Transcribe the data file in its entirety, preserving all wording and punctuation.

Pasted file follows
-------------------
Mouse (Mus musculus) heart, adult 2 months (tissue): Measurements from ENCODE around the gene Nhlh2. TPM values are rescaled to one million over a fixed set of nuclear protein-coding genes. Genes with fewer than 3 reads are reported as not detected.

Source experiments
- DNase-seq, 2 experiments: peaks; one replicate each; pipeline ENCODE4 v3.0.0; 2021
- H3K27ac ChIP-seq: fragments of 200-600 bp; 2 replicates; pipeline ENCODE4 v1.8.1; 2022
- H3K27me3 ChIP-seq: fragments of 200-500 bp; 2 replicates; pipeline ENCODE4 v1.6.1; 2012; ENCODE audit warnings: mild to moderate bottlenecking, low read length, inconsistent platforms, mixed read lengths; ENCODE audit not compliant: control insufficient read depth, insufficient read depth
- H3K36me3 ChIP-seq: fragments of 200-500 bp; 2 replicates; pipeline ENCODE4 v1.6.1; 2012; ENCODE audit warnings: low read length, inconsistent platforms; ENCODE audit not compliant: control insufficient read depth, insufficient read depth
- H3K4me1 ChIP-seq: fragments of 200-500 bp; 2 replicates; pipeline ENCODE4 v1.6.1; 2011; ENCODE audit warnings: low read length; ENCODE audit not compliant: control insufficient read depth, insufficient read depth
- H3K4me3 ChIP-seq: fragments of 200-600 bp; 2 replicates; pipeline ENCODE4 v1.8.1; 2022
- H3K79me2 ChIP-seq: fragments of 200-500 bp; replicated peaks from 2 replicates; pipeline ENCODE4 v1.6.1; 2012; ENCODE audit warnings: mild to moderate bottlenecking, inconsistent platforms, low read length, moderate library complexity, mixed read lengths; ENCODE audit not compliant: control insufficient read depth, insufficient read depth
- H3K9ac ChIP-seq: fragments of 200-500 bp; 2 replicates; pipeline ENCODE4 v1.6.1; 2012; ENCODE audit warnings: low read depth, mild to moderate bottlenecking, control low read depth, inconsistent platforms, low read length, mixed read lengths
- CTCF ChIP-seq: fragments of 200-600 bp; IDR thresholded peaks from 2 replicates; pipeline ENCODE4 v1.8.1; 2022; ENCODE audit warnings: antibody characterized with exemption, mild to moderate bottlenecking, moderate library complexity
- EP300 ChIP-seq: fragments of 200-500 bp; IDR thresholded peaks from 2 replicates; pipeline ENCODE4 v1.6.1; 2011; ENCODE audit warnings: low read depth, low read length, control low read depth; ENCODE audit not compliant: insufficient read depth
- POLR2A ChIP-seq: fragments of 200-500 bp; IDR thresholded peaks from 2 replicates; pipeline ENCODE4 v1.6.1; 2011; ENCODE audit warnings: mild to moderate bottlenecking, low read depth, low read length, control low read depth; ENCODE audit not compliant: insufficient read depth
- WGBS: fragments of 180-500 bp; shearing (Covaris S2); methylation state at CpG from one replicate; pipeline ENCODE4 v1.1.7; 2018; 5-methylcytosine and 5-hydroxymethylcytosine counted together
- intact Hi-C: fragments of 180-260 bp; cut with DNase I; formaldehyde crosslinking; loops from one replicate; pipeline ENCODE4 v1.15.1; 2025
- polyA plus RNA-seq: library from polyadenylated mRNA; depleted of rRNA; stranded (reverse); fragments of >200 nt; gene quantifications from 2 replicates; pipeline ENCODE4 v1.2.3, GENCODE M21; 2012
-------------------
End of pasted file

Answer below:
Mouse (Mus musculus) heart, adult 2 months (tissue): Measurements from ENCODE around the gene Nhlh2. TPM values are rescaled to one million over a fixed set of nuclear protein-coding genes. Genes with fewer than 3 reads are reported as not detected.

Source experiments
- DNase-seq, 2 experiments: peaks; one replicate each; pipeline ENCODE4 v3.0.0; 2021
- H3K27ac ChIP-seq: fragments of 200-600 bp; 2 replicates; pipeline ENCODE4 v1.8.1; 2022
- H3K27me3 ChIP-seq: fragments of 200-500 bp; 2 replicates; pipeline ENCODE4 v1.6.1; 2012; ENCODE audit warnings: mild to moderate bottlenecking, low read length, inconsistent platforms, mixed read lengths; ENCODE audit not compliant: control insufficient read depth, insufficient read depth
- H3K36me3 ChIP-seq: fragments of 200-500 bp; 2 replicates; pipeline ENCODE4 v1.6.1; 2012; ENCODE audit warnings: low read length, inconsistent platforms; ENCODE audit not compliant: control insufficient read depth, insufficient read depth
- H3K4me1 ChIP-seq: fragments of 200-500 bp; 2 replicates; pipeline ENCODE4 v1.6.1; 2011; ENCODE audit warnings: low read length; ENCODE audit not compliant: control insufficient read depth, insufficient read depth
- H3K4me3 ChIP-seq: fragments of 200-600 bp; 2 replicates; pipeline ENCODE4 v1.8.1; 2022
- H3K79me2 ChIP-seq: fragments of 200-500 bp; replicated peaks from 2 replicates; pipeline ENCODE4 v1.6.1; 2012; ENCODE audit warnings: mild to moderate bottlenecking, inconsistent platforms, low read length, moderate library complexity, mixed read lengths; ENCODE audit not compliant: control insufficient read depth, insufficient read depth
- H3K9ac ChIP-seq: fragments of 200-500 bp; 2 replicates; pipeline ENCODE4 v1.6.1; 2012; ENCODE audit warnings: low read depth, mild to moderate bottlenecking, control low read depth, inconsistent platforms, low read length, mixed read lengths
- CTCF ChIP-seq: fragments of 200-600 bp; IDR thresholded peaks from 2 replicates; pipeline ENCODE4 v1.8.1; 2022; ENCODE audit warnings: antibody characterized with exemption, mild to moderate bottlenecking, moderate library complexity
- EP300 ChIP-seq: fragments of 200-500 bp; IDR thresholded peaks from 2 replicates; pipeline ENCODE4 v1.6.1; 2011; ENCODE audit warnings: low read depth, low read length, control low read depth; ENCODE audit not compliant: insufficient read depth
- POLR2A ChIP-seq: fragments of 200-500 bp; IDR thresholded peaks from 2 replicates; pipeline ENCODE4 v1.6.1; 2011; ENCODE audit warnings: mild to moderate bottlenecking, low read depth, low read length, control low read depth; ENCODE audit not compliant: insufficient read depth
- WGBS: fragments of 180-500 bp; shearing (Covaris S2); methylation state at CpG from one replicate; pipeline ENCODE4 v1.1.7; 2018; 5-methylcytosine and 5-hydroxymethylcytosine counted together
- intact Hi-C: fragments of 180-260 bp; cut with DNase I; formaldehyde crosslinking; loops from one replicate; pipeline ENCODE4 v1.15.1; 2025
- polyA plus RNA-seq: library from polyadenylated mRNA; depleted of rRNA; stranded (reverse); fragments of >200 nt; gene quantifications from 2 replicates; pipeline ENCODE4 v1.2.3, GENCODE M21; 2012